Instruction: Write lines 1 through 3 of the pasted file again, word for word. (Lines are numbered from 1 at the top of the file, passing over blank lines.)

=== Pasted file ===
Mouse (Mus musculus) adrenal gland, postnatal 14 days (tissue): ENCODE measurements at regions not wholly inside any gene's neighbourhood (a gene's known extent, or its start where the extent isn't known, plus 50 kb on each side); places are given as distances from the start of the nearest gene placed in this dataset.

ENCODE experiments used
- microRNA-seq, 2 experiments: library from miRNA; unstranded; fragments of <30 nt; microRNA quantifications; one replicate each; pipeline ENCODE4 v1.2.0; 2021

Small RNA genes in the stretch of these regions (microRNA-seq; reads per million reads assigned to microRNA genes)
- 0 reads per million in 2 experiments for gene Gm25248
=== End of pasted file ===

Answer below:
Mouse (Mus musculus) adrenal gland, postnatal 14 days (tissue): ENCODE measurements at regions not wholly inside any gene's neighbourhood (a gene's known extent, or its start where the extent isn't known, plus 50 kb on each side); places are given as distances from the start of the nearest gene placed in this dataset.

ENCODE experiments used
- microRNA-seq, 2 experiments: library from miRNA; unstranded; fragments of <30 nt; microRNA quantifications; one replicate each; pipeline ENCODE4 v1.2.0; 2021